The rules and the changes are such a mess, I think some reviewers just don't know all the nuances. We can expect that with humans, some are better and smarter and some are having a more difficult time remembering everything. And some are "mailing it in" for the money.

I wouldn't want their job.

« Reply #104 on: November 12, 2019, 10:19 »
0
My request for clarification from Shutterstock yesterday morning still has produced nothing but the following (probably worthless) back and forth with the "Contributor Care Team."

Here's the latest:

******* FROM ME:
Thank you for your reply yesterday morning. I was hoping to hear back from you by this morning. Maybe later today?
 
Last evening, I did a bit of research into my Shutterstock portfolio.
 
Over the last 3 years alone, Shutterstock has accepted my landscape stills and/or videos of the following (clearly identified) public lands, **all of them without property releases.**
 
FEDERAL
Pahranagat National Wildlife Refuge (NV) NOTE: In the last few days, 3 stills were accepted (1555068938, 1555068932, 1555068929). 1 4K video was rejected solely for lack of a property release (1040658215) before it was accepted (as 1040693750).

Red Rock Canyon National Conservation Area (NV)
Lake Mead National Recreation Area (NV)
Gold Butte National Monument (NV)
Black Canyon of the Gunnison National Park (CO)
Rocky Mountain National Park (CO)
Browns Canyon National Wildlife Refuge (CO)
Monte Vista National Wildlife Refuge (CO)
Alamosa National Wildlife Refuge (CO)
Colorado National Monument (CO)
Wichita Mountains National Wildlife Refuge (OK)
Vernal National Wildlife Refuge (UT)
Bear River Migratory Bird Refuge (UT)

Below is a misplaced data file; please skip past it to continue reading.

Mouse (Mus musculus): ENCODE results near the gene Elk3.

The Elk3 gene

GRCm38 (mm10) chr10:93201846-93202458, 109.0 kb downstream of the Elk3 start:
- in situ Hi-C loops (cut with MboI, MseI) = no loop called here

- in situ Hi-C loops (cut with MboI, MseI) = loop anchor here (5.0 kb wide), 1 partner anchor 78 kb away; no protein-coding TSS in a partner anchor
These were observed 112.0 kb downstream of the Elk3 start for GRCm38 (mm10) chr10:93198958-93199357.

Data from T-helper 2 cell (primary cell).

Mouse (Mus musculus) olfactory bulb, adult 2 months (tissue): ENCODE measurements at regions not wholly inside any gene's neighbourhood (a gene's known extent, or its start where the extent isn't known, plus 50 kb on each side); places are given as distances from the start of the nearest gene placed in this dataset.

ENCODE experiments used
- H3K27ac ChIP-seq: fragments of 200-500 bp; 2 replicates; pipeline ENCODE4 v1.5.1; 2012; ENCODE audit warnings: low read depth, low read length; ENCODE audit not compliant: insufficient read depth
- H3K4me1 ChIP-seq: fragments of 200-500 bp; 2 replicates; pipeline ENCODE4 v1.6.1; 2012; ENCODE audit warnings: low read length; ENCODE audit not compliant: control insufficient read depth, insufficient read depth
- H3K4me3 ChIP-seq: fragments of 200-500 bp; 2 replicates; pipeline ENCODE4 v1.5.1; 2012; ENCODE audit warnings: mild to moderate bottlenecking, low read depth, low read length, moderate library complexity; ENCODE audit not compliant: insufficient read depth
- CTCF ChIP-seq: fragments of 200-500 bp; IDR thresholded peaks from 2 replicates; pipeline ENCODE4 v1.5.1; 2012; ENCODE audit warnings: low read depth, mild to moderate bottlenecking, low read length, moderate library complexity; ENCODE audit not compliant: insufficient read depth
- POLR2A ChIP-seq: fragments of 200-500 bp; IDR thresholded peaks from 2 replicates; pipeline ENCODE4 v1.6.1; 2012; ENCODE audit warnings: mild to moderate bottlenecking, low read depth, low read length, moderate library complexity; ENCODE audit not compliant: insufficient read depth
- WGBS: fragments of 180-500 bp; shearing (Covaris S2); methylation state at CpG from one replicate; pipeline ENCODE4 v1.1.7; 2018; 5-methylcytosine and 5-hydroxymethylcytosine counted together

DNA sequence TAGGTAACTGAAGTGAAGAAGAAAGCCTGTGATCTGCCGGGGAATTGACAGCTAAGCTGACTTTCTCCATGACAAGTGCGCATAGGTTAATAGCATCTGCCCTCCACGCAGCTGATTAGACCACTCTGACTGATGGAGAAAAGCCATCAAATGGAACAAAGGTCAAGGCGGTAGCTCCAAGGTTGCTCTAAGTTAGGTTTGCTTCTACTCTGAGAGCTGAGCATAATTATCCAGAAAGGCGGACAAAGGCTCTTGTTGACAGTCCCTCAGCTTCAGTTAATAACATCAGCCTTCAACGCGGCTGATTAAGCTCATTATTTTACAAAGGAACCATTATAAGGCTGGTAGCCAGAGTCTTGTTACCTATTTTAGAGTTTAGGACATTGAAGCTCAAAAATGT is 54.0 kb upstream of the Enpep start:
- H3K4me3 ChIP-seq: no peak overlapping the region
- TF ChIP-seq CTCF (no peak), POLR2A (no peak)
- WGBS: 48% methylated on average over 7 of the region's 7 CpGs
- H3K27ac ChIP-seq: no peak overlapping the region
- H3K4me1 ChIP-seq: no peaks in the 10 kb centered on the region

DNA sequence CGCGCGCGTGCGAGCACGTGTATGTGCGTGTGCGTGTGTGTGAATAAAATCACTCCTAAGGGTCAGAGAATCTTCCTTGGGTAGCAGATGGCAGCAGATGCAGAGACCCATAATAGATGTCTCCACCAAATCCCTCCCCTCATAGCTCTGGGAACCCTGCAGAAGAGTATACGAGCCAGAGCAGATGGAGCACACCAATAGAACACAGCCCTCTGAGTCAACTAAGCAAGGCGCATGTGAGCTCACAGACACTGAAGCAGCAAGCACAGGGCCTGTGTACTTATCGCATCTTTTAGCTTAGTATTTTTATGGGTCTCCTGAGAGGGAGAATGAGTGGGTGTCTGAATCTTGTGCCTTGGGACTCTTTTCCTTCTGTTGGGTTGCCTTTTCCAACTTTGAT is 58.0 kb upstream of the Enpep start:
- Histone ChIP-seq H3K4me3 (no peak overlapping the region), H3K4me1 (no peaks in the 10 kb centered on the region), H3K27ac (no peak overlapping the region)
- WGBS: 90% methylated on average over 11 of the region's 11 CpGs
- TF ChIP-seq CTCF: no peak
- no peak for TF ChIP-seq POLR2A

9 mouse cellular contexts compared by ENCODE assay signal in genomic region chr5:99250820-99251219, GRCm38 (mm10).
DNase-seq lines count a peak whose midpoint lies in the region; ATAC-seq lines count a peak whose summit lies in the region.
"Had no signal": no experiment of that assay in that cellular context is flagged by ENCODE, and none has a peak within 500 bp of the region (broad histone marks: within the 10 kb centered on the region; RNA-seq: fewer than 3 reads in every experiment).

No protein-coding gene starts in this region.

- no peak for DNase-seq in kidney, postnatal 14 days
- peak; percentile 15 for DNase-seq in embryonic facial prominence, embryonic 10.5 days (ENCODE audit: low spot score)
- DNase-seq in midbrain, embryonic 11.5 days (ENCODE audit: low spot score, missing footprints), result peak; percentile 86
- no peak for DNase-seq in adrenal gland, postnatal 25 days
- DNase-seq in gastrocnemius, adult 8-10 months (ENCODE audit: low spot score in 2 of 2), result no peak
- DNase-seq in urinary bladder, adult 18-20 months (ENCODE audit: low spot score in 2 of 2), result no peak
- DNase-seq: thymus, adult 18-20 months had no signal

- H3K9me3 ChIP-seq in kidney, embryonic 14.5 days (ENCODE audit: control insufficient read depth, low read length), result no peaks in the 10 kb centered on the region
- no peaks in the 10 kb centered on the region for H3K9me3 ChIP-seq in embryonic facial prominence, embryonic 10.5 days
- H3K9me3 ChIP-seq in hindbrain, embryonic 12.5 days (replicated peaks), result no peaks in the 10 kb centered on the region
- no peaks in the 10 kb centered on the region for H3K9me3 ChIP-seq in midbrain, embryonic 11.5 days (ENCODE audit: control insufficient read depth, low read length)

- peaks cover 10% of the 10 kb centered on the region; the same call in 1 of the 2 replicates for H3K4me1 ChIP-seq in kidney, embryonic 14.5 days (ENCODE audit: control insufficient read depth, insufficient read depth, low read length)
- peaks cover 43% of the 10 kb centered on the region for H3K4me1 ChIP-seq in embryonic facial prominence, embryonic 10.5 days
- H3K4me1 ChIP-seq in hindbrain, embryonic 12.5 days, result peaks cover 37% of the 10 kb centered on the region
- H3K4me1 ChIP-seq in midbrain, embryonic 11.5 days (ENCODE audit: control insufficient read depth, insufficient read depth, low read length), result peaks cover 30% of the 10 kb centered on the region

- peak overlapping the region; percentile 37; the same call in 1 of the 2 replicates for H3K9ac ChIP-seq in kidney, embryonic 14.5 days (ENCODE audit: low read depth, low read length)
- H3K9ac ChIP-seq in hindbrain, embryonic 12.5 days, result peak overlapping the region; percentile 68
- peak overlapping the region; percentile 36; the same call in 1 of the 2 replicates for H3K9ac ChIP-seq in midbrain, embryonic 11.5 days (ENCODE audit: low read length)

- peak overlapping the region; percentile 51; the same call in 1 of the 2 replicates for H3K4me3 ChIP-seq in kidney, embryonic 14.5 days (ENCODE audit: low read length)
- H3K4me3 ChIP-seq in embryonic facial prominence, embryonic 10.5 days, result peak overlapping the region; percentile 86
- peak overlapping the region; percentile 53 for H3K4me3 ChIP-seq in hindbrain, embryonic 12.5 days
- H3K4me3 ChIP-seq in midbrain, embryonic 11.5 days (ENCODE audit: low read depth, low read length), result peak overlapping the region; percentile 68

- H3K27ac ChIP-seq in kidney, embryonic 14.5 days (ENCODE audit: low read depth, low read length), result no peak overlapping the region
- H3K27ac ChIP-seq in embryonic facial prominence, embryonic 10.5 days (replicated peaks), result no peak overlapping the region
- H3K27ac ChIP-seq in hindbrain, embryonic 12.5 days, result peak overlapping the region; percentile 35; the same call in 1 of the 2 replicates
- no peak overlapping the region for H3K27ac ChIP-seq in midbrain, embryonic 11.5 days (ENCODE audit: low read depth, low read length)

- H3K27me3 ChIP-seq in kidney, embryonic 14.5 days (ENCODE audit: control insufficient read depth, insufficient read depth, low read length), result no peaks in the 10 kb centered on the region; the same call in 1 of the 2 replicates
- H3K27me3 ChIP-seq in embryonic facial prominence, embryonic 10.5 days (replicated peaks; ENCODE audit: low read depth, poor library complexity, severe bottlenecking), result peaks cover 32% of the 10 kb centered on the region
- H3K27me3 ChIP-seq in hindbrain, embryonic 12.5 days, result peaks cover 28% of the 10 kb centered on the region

Organ Mountains Desert Peaks National Monument (NM)
Carson National Forest (NM)
Bosque del Apache National Wildlife Refuge (NM)
Pecos National Historical Park (NM)
Rio Grande del Norte National Monument (NM)
Painted Desert National Monument (AZ)
Saguaro National Park (AZ)
Organ Pipe Cactus National Monument (AZ)
Wupati National Monument (AZ)
Sunset Crater National Monument (AZ)
Sabino Canyon Recreation Area, Coronado National Forest (AZ)
Chiricahua Mts. / Coronado National Forest (AZ)
Haleakala National Park (HI)
Necedah National Wildlife Refuge (WI)
Muscatatuck National Wildlife Refuge (IN)
 
STATE
Beaver Dam State Park (NV) NOTE: In the last few days, Shutterstock accepted 10 stills & 2 4K videos and rejected 9 4K videos solely for lack of property releases.

Echo Canyon State Park (NV)
Valley of Fire State Park (NV)
Spring Mountain Ranch State Park (NV)
Cathedral Gorge State Park (NV)
Kershaw-Ryan State Park (NV)
Antelope Island State Park (UT)
Moraine Hills State Park (IL)
Chain O Lakes State Park (IL)
Dead Horse Ranch State Park (AZ)
Homolovi State Park (AZ)
Kerrville-Schreiner State Park (TX)
Guadalupe River State Park (TX)
Los Maples State Natural Area (TX)
Enchanted Rock State Natural Area (TX)
City of Rocks State Park (NM)
Oliver Lee Memorial State Park (NM)
Coller State Wildlife Area (CO)
Great Plains State Park (OK)
 
COUNTY OR TRIBAL
Tucson Mountain Park (AZ)
Goose Island County Park (WI)
Several Lake County Forest Preserves (IL)
Monument Valley Tribal Park (Navajo Reservation, AZ)
Little Painted Desert (Hopi Reservation, AZ)
 
I cant understand how all these thousands of images and videos were acceptable before but would not be acceptable now. Still hoping for clarity on this matter.